Err, true but everybody needs a break and deserve a right to privacy too, Fiza. Which brings us to the next point:
4. No more privacy
There’s a set of rules for mobile phone usage set by the Ministry or schools, like the one in MRSM Pasir Salak in Perak, for example.
But most of these rules are impossible to enforce, especially since much of it is the teacher’s responsibility. Teachers already have a lot on their plate and controlling mobile phone usage is adding an impossible task.
What’s worse is that sometimes, the phone gets used on teachers themselves.
“Sometimes I feel like a celebrity on Instagram,” confessed Ms Aisyah. “I already told the students to keep their phones and gadgets away, but the next thing I know, I was on their Instagram feed! Mind you, they act like paparazzi sometimes. I can be snapped doing anything, anywhere!”
5. Just ask Google
Teachers are humans too, just in case anyone forgets. Not everything is at the top of their heads, and they themselves are learning as well.
“I feel there’s less respect for teachers nowadays. Students want instant gratification. They’ll look for the answers on the Internet if teachers can’t attend to their questions on the spot,” said Ms Sherry.
Sometimes, they even challenge the teachers with info they found on the Internet, if it was different from what the teachers said.
Now I for one encourage healthy debates and meaningful discussions. But to blatantly refuse what the teachers say just because you read something contrary online is just disrespectful.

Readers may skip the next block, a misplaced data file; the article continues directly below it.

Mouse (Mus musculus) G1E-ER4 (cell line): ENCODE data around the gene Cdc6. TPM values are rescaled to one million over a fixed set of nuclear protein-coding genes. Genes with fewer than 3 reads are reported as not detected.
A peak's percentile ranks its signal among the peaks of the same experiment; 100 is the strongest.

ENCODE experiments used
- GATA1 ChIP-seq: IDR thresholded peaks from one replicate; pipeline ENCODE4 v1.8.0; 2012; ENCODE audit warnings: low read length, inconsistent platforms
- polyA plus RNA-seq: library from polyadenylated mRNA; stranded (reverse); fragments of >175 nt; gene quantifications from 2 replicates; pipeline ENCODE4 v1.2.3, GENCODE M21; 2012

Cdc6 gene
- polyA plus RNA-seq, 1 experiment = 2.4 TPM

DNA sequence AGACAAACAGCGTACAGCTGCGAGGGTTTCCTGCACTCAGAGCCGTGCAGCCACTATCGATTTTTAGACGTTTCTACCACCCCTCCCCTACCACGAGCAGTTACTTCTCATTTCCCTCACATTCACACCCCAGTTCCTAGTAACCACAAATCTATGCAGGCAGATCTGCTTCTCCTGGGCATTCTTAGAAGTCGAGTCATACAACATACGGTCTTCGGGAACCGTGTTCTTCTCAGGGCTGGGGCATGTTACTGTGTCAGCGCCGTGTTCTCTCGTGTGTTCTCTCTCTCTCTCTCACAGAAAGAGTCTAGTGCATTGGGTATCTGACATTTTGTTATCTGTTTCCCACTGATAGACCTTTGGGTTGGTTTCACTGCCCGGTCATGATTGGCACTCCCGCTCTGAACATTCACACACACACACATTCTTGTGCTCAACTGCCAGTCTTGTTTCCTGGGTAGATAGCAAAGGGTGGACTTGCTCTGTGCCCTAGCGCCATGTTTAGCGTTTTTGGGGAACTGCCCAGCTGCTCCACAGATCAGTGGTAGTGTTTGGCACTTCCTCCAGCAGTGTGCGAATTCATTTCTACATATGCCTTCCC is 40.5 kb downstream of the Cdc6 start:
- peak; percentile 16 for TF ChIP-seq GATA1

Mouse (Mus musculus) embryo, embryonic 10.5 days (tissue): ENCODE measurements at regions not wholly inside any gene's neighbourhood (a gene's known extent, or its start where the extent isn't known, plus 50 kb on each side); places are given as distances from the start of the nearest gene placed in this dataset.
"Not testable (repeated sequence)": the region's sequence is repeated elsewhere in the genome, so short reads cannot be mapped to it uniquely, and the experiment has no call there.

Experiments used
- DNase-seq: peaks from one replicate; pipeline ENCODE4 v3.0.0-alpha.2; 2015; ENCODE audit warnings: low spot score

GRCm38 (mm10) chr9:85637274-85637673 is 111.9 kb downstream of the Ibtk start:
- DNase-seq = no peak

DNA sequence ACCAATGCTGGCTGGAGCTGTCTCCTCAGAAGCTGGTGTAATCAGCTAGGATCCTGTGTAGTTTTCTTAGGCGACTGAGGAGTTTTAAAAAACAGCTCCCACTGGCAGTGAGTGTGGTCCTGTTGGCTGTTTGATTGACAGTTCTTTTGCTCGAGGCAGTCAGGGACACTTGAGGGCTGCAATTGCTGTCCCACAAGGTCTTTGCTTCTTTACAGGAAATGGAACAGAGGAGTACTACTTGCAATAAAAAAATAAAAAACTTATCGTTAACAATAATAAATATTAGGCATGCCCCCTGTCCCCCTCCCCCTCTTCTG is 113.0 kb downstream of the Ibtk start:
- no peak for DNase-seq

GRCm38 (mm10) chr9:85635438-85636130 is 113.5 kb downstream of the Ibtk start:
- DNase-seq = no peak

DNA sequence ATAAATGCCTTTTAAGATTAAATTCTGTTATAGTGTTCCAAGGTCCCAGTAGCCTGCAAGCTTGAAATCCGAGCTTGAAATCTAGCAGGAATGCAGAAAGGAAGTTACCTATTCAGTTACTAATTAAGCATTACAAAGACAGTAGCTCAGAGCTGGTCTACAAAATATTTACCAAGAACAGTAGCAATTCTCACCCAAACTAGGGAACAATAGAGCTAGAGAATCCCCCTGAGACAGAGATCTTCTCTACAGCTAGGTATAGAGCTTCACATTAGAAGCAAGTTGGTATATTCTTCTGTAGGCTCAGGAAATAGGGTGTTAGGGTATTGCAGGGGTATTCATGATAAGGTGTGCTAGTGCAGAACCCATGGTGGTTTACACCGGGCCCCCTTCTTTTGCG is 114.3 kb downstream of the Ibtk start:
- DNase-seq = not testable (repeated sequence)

“It’s a pampered and spoiled generation of students we have now,” said Ms Aisyah. “Not everyone is like that, but these are the ones who doubt teachers. They think, what’s the use of teachers now? We have the internet for everything.”
But after all this, do we still need teachers? Heck YES!
“We need human interaction and ‘touch’. That’s just something that piles of books or vast amounts of information online can’t replace – a teachers’ explanation,” said Atiqa, a former student.
“Thanks to the awesome teachers I had and the books we actually read for research, there wasn’t a need for us to seek clarification online. And hey, we turned out better than OK!”
And while technology is an excellent learning and teaching tool, some feel that it shouldn’t take over teachers’ roles as educators.
“We need to make and shape the tech-savvy generation into ‘becoming humans’ again,” said Ms Sherry.
“Surprise surprise, a lot of teachers still use the old-fashioned way of educating, by actually talking and listening to the students. “This ‘teacher package’ comes complete with intonation, feelings, facial expressions, and two-way interaction – things that robotic gadgets don’t possess.”
Ms Aisyah concurred, saying “We can’t stop students from using the technology via phones and other gadgets. We can’t possibly monitor and supervise them 100% either.
“But education is also about learning by example, preparing one for life skills and knowledge, including social contact and communication – there are certain things one can’t possibly get via technology alone.”
“A good teacher, like a good entertainer, first must hold his audience’s attention, then he can teach his lesson” – John Henrik Clarke
There’s no way of stopping technology from making its way into people’s lives. While it can be challenging, teachers must find a way to use as a complement to their teaching methods – only then can mobile phones be an asset in the classroom.
For more articles about teachers, read These Four Malaysian Teachers Went the Extra Mile for Their Students: Here Are Their Stories, and It Took a Lot to Make Me Leave the Education Industry. Here’s My Story.